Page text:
Tuesday, January 10, 2012

Saying “I do”




Pastor /Priest/ to the bride: Do you promise to love, honor, cherish and protect him, forsaking all others and holding only to him forevermore?
Bride: "I do".
There’s always a season for everything under the sun, says the Holy Bible. Now that the fasting time of the year is over, the big season is already well underway, once again – the period where many budding couples desperately waiting for … that day when this special bond between the two souls is instituted through tying the wedding knot after promising to become companions for a lifetime… the day when they would be able to say “I do”, witnessing to public. There’s no doubt about it, wedding ceremonies are in full swing and you can observe this at any corner of our major cities, specially, on weekends in the month of April. Indeed this is the season when the words “I do” are heard in churches all over the country and the weight of the promise resonates in the hearts of happy couples who want to devote themselves to a lifetime of love and happiness. Since most folks in Ethiopia are religious (or, at times, desire to be seen like other pious ones…you know, this is a culturally approved relationship) marriages are very commonly conducted in churches. Somebody said that marriages are made in heaven and celebrated on earth. I think this is true as it signifies the physical, mental and spiritual unison of two souls…the reason why most of the bonding ritual should take place in these shrines.
The institution of marriage is valuable to society as a whole, because it is the foundation of the family, which in turn is the fundamental building block of society. Many agree that marriages seem to be common across various cultures, ethnic groups, different colors, and religious boundaries with some possible variations here and there; hence, the underlying notion of marriage remains the same all over the world: it plays a crucial role in transferring the culture and civilization from one generation to the other, so that the human race is prospered. However, way of solemnizing it differs widely, depending on traditions and ways of life of that particular community. Despite some pecularities and ethnic distinctions, Ethiopian marriages are mostly a family affair in most cases and, therefore, involve the merging of two lives, two families, and sometimes even two communities! Therefore, they are often very elaborate, involving feasting and dancing for weeks, if not for months.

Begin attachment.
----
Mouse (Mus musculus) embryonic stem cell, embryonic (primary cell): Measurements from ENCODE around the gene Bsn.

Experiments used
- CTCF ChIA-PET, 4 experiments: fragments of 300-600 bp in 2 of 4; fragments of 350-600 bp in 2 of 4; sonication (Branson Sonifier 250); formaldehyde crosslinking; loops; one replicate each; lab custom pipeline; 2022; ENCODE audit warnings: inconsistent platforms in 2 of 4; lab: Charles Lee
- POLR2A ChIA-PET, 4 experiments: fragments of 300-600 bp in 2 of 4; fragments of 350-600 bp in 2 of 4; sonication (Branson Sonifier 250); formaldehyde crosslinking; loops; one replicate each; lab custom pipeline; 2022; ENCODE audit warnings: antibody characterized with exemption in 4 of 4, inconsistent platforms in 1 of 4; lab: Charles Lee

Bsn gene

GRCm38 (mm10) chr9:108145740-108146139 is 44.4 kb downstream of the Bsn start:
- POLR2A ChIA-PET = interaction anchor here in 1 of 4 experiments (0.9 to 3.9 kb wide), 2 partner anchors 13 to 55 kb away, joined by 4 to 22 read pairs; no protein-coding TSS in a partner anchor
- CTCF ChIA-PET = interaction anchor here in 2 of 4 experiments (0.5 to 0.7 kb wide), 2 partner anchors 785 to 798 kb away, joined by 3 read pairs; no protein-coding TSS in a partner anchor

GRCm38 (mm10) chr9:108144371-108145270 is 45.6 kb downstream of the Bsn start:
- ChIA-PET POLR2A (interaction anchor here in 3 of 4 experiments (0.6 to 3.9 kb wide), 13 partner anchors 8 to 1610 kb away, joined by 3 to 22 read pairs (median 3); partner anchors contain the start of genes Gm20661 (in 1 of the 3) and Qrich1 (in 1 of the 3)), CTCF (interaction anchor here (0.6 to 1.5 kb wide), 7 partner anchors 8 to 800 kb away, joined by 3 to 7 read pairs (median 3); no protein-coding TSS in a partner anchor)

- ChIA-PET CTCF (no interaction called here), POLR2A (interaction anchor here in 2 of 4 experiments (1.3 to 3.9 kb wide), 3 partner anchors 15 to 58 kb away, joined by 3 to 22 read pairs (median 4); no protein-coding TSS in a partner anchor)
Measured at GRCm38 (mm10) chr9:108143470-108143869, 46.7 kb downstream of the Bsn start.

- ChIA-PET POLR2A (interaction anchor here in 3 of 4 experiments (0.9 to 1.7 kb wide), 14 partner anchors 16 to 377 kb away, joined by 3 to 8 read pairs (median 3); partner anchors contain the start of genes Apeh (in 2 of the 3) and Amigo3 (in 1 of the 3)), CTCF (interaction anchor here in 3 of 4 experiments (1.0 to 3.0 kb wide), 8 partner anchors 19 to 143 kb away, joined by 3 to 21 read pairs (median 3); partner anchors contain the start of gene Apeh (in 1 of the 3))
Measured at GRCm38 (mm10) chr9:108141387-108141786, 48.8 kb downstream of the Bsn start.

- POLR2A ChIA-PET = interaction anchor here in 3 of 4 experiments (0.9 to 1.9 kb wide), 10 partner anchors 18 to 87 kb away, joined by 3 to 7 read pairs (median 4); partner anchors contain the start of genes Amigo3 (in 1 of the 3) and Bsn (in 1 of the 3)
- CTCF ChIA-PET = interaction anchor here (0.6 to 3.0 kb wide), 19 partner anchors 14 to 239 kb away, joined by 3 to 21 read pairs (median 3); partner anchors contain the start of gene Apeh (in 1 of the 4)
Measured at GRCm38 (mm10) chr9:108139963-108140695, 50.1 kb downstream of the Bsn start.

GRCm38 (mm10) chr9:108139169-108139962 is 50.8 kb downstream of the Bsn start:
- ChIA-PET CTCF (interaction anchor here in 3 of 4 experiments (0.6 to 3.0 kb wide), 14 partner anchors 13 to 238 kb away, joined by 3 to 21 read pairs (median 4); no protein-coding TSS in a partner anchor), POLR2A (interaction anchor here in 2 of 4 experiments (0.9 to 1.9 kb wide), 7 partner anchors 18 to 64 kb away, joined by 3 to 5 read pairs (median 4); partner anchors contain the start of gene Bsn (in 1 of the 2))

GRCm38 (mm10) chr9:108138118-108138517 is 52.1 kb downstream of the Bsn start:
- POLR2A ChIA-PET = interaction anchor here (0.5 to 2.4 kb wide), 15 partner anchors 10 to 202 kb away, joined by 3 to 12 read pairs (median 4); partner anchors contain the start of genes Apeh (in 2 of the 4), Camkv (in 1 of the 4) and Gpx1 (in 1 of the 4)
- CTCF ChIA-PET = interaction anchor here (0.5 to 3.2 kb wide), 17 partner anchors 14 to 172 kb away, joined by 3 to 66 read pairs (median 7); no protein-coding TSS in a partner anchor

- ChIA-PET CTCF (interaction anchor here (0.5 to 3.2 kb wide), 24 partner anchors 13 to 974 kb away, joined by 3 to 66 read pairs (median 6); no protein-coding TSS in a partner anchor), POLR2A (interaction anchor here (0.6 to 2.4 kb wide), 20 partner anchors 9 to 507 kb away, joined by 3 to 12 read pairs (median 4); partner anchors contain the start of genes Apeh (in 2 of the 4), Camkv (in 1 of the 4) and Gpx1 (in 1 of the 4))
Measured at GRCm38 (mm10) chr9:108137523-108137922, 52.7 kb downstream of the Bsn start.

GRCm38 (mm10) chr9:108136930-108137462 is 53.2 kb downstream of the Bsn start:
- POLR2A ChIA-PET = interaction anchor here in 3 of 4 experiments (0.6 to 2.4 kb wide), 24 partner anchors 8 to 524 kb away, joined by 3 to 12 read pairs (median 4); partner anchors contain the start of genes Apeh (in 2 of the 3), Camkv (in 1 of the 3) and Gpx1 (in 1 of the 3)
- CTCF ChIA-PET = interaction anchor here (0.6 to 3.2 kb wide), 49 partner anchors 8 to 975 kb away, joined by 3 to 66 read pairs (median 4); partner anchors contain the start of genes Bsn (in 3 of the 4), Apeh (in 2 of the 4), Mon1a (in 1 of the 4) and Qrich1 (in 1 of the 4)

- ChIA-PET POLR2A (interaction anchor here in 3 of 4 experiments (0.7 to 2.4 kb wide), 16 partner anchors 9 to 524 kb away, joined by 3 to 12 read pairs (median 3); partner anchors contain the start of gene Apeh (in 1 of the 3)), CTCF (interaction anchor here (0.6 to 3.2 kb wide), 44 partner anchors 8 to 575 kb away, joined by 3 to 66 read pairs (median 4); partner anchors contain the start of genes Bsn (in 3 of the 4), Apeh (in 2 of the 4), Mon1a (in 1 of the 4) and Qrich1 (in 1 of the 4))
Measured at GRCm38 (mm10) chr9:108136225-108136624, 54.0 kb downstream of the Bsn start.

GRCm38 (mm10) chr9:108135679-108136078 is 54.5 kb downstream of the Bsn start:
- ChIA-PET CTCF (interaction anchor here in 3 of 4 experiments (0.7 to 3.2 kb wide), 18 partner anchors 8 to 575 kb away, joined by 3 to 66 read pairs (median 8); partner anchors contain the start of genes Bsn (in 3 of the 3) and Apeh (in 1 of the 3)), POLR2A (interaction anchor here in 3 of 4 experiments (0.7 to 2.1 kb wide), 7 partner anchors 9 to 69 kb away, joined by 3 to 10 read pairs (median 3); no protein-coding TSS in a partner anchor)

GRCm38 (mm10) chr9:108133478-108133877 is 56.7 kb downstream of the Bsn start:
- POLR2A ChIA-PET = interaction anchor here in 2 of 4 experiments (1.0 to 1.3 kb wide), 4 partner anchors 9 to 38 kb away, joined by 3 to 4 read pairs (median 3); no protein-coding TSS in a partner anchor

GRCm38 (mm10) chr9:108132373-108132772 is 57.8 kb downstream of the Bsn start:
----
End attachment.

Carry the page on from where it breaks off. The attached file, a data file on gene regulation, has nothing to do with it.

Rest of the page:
Alas, gone with the days for the unadulterated traditions of Ethiopian matrimony, except, of course, arranged marriages in most ethnic groups and major cities of Ethiopia, thanks to modern education (I don’t mean they have altogether disappeared, though). The number of early marriages, too, seem to have somehow declined in the last 10 years or so, according to recent reports, which is also a good news. Nevertheless, I believe a lot of advocacy work has to be done to bring about significant changes in these directions. Originally, arranged marriages, so they say, were meant to bring about “perfect” matchmaking, though, later they took different forms and I think it’s good that they’re gradually out of the picture, at least in our major cities. By the way, I wonder whether there’s any difference in our arranged marriages and the modern-day high tech ‘computer-dating’ or ‘love connection’ TV programs,… except that the latter are based on written high-tech data collection…otherwise, all seem to focus on kind of matchmaking, don’t they?.... Food for thought!!
Anyway, a marriage ceremony represents one of life's greatest commitments, and is also a declaration of love. Our efforts to part from this traditionally arranged marriage as well as the practice of early-age matrimony is totally laudable. In other words, it's encouraging to see a progressive transformation over the years in the Ethiopian wedding culture…I don't mean we should absoulutely opt the modern forms…(may be a little too early for that). Yet, I still have qualms as to whether we have seriously taken drastic steps in certain areas. Among these, the extravagant expenses that some squander for a single wedding day (which may later bring about discord and sorrow) is one concern; the respectable culture of sending shimaglewoch (elderly men sent by the groom to the bride’s parents, kith and kin, to inquire their willingness to accept the groom for marriage) has now become a superficial drama and, in fact, unnecessary. This is because it’s a foregone conclusion that nothing changes the scenario now even if parents disagree, unlike before. Yet, the practice is deeply stamped in people’s mind and they do this rite knowing that it’s not worth doing. I mean I don’t see why we shouldn’t leave that part altogether. I don’t want to throw cold water on the moment of bliss, but I must say we should have a sense of balance of our cultural rituals if we are to keep moving from the old to the modern ways.
Did I hear somebody say, “I do” …?
Pastor/Priest “May the Lord bless you and keep you. May the Lord make his face shine upon you, and be gracious unto you. May the Lord lift up his countenance unto you, and give you peace.”
Congratulations, you may kiss your bride!

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